For many, the work-from-home conditions of the pandemic have brought into focus the importance of an organizational culture that puts employees in position to perform best. One way to achieve this environment is by fostering a culture of feedback, where it was readily given and received, says Rhea Steele, CAE, chief of staff for the School Nutrition Association (SNA).
“With a culture of feedback, you will actually see increased innovation because employees feel safer talking with other employees about how to problem solve, how to address an issue, or even just an idea that they had,” Steele said. “With greater innovation, you have additional opportunities for revenue.”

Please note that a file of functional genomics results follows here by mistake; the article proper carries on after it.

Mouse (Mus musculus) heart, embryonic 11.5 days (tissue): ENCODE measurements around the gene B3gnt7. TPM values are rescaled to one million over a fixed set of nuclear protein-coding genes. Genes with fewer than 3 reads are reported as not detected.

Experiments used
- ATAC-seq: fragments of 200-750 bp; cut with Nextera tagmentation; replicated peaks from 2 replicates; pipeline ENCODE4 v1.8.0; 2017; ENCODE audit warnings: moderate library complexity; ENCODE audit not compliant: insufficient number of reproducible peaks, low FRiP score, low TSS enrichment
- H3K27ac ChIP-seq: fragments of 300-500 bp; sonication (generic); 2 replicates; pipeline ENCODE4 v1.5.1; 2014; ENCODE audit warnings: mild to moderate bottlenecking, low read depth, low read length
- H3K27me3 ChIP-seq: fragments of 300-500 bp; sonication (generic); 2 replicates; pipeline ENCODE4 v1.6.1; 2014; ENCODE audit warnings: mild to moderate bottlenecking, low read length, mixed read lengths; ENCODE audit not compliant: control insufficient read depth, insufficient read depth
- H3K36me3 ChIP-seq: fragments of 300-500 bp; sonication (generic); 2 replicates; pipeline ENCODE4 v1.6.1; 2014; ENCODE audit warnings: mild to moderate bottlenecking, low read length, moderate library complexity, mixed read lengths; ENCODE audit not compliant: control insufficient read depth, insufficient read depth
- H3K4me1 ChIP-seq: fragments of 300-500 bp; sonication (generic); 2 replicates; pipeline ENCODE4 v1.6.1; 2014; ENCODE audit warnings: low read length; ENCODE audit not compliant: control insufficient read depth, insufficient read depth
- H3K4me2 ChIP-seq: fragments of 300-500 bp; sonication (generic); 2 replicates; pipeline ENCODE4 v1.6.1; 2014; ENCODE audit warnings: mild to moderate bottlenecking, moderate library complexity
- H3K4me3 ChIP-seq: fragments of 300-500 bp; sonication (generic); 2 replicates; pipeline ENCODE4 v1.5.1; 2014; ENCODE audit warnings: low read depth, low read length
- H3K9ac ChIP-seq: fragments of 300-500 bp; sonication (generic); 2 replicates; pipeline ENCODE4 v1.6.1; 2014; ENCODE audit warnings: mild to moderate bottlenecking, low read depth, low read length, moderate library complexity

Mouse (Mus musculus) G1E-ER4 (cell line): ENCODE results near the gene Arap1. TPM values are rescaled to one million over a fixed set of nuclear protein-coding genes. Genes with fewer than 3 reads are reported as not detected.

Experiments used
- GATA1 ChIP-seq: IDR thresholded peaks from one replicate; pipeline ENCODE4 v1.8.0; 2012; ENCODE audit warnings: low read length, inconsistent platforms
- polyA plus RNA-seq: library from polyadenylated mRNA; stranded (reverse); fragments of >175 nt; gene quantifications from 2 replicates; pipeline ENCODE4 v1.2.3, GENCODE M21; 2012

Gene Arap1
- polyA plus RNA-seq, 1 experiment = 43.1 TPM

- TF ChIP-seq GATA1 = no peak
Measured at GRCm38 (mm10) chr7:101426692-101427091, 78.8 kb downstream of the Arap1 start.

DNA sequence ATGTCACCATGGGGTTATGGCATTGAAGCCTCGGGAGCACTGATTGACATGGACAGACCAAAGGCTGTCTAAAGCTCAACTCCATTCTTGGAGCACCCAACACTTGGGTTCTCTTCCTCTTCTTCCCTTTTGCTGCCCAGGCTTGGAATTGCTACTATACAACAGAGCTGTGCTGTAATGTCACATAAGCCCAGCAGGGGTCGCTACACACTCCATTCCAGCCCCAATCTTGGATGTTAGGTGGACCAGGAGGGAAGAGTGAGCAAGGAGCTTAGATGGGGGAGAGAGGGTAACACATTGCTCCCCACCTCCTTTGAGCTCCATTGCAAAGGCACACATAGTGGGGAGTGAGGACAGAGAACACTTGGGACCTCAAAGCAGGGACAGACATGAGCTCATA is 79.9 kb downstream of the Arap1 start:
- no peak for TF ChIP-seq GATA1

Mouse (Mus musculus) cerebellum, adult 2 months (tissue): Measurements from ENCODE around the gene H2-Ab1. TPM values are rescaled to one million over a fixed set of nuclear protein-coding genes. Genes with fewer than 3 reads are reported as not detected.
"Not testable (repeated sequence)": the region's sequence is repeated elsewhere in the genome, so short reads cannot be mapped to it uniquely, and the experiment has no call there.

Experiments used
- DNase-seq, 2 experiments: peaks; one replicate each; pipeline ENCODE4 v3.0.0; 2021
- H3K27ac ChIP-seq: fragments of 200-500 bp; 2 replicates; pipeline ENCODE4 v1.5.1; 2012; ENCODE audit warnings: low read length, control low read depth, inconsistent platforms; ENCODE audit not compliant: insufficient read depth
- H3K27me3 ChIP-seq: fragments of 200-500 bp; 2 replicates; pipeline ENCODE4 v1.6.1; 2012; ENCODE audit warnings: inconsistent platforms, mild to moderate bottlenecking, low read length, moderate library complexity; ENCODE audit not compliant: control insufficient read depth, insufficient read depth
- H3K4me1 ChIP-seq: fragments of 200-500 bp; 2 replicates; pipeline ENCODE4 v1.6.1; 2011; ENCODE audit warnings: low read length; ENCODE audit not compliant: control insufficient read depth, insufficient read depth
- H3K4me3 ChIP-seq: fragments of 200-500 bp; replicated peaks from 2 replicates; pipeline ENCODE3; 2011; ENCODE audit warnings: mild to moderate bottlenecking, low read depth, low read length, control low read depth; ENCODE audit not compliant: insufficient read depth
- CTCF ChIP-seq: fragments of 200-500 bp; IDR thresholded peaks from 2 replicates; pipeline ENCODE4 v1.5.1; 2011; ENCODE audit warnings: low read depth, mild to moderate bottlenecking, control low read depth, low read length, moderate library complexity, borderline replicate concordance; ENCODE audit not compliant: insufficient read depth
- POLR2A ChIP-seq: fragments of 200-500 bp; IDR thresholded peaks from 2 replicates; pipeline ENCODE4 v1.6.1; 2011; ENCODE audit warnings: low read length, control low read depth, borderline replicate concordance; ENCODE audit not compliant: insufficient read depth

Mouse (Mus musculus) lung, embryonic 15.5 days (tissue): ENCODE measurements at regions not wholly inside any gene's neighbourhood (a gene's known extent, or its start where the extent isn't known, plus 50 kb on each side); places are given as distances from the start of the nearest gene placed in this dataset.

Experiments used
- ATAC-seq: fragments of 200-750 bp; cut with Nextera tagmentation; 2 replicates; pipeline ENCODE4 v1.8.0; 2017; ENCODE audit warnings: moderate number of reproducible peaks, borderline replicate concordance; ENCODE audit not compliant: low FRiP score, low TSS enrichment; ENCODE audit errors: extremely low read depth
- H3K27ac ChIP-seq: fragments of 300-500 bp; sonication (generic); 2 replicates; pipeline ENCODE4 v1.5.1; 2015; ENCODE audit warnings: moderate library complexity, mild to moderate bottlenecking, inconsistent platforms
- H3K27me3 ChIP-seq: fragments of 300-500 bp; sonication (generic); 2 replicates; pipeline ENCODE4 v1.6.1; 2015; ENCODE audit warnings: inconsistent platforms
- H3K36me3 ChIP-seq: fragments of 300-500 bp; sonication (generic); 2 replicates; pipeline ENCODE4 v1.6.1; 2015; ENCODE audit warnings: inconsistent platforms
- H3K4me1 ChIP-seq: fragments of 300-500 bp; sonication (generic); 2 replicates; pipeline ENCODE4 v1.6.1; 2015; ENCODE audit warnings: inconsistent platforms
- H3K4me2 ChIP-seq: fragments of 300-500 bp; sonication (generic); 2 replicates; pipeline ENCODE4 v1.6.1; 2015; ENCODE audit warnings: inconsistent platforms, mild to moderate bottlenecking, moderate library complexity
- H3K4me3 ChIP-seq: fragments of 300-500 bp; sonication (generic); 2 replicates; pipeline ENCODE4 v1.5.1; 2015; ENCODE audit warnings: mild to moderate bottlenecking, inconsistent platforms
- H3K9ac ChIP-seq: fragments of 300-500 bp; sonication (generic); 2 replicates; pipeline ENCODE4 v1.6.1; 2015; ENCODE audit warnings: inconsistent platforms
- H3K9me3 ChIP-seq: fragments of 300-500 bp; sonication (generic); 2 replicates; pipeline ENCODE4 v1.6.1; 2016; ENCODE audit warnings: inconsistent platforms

Steele, who previously worked at an organization with a strong culture of feedback, is using that knowledge to guide SNA. However, Steele also recognizes big changes don’t happen overnight, so SNA is deliberately moving in phases.
First, it moved away from annual evaluations with six-month check-ins to quarterly conversations to help ensure critical conversations are not delayed. SNA is also developing the structural backbone required to build a culture of feedback: strong personal connections.